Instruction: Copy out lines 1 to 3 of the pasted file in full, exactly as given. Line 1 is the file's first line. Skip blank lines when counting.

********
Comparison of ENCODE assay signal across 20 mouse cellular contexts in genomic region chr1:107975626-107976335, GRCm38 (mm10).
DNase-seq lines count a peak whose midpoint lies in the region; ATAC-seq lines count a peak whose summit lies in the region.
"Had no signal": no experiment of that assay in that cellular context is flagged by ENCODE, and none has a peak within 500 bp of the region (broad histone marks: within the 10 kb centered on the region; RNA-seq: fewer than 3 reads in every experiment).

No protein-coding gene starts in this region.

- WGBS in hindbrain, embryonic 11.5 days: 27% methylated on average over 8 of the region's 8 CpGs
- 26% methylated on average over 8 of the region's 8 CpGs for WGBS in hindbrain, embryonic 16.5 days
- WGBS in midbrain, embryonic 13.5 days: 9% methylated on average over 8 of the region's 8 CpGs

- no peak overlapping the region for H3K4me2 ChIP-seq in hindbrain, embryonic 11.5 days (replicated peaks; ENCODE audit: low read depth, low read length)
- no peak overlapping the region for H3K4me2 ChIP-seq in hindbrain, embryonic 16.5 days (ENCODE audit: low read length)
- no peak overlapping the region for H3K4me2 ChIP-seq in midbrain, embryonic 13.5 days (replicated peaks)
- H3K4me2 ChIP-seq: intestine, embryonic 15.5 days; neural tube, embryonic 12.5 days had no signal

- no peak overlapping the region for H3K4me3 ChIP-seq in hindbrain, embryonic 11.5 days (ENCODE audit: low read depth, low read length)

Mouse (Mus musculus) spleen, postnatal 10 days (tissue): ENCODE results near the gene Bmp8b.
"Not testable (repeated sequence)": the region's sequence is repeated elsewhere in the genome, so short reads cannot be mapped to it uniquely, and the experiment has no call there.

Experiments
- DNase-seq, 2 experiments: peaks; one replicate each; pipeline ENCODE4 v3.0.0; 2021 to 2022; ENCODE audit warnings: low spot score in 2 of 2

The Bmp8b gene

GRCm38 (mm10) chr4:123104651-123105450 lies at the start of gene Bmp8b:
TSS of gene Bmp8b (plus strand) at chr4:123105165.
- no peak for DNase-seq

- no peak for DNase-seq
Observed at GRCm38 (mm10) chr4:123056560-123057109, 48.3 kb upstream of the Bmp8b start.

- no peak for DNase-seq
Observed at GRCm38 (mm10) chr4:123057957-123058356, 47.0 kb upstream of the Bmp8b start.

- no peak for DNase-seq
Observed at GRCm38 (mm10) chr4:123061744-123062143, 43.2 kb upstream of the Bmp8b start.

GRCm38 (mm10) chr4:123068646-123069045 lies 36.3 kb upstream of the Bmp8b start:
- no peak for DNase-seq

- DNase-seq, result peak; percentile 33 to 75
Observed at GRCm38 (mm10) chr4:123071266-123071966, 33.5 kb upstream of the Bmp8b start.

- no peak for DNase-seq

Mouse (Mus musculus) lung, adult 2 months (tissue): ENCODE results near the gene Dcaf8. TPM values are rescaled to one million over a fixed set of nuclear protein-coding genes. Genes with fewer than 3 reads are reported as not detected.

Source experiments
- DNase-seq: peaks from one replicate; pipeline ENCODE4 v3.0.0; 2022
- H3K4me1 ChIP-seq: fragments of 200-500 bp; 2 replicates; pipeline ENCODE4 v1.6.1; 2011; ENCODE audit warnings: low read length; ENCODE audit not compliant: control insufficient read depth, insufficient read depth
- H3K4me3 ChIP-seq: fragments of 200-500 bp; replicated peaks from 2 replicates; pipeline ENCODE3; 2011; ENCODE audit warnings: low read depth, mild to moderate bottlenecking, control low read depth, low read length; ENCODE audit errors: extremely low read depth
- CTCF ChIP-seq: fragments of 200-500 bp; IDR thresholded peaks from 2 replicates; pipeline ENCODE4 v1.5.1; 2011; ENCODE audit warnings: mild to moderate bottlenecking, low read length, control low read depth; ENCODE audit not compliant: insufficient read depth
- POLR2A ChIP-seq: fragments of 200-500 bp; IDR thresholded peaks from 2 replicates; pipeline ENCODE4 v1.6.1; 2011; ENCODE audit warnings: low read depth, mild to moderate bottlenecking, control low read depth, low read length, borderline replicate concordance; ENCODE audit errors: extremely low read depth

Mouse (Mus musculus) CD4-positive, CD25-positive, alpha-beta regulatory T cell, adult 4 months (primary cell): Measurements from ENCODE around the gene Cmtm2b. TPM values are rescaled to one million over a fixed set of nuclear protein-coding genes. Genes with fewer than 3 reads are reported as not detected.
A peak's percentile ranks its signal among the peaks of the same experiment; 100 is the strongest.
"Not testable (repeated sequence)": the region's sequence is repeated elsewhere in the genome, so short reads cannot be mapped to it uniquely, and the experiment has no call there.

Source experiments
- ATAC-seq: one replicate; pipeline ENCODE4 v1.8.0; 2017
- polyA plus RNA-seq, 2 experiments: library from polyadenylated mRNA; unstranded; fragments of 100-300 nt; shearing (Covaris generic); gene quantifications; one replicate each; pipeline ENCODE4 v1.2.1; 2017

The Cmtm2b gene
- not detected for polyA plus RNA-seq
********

Comparison of ENCODE assay signal across 20 mouse cellular contexts in genomic region chr1:107975626-107976335, GRCm38 (mm10).
DNase-seq lines count a peak whose midpoint lies in the region; ATAC-seq lines count a peak whose summit lies in the region.
"Had no signal": no experiment of that assay in that cellular context is flagged by ENCODE, and none has a peak within 500 bp of the region (broad histone marks: within the 10 kb centered on the region; RNA-seq: fewer than 3 reads in every experiment).